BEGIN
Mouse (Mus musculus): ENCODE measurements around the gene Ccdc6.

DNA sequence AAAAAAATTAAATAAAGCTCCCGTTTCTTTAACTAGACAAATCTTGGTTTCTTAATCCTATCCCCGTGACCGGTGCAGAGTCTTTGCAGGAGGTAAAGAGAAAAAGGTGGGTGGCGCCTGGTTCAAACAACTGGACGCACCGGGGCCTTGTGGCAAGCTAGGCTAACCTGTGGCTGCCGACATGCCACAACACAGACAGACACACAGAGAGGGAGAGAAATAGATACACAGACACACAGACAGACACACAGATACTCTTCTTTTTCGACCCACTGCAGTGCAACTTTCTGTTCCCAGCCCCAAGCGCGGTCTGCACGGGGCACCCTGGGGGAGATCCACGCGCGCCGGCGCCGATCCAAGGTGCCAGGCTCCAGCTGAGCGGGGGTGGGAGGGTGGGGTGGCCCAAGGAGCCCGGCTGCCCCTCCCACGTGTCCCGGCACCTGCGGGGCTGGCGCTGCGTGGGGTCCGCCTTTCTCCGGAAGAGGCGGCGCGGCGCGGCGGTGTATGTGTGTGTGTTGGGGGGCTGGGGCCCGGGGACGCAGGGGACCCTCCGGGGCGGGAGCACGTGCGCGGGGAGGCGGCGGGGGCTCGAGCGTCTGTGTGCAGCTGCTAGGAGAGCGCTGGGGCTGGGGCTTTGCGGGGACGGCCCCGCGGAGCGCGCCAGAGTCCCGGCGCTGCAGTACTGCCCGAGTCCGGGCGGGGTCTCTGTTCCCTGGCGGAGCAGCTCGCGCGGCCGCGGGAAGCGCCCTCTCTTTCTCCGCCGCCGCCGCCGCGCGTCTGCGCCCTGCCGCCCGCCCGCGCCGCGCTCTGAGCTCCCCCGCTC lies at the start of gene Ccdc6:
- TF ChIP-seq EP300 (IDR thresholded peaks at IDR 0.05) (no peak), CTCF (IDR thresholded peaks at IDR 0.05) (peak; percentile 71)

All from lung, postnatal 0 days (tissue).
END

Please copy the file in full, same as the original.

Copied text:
Mouse (Mus musculus): ENCODE measurements around the gene Ccdc6.

DNA sequence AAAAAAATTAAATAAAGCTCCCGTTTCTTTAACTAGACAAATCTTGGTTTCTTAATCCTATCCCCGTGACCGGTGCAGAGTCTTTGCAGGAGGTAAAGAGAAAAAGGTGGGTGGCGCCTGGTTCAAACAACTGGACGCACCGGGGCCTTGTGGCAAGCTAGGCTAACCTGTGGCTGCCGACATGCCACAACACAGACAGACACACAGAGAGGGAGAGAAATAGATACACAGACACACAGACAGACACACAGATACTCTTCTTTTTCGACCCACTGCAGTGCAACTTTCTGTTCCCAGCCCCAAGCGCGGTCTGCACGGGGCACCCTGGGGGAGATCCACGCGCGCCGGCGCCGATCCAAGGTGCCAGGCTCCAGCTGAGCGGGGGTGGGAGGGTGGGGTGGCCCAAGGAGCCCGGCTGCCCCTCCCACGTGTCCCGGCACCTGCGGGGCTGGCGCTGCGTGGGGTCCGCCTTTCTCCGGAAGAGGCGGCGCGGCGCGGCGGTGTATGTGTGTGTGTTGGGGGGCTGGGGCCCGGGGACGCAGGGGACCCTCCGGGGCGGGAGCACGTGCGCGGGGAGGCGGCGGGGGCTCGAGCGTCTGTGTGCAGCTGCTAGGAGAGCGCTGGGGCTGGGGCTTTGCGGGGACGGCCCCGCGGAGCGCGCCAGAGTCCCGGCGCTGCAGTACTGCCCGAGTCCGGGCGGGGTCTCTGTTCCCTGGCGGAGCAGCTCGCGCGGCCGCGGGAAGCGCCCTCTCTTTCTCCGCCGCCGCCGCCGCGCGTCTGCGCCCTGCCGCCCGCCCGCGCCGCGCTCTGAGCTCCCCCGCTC lies at the start of gene Ccdc6:
- TF ChIP-seq EP300 (IDR thresholded peaks at IDR 0.05) (no peak), CTCF (IDR thresholded peaks at IDR 0.05) (peak; percentile 71)

All from lung, postnatal 0 days (tissue).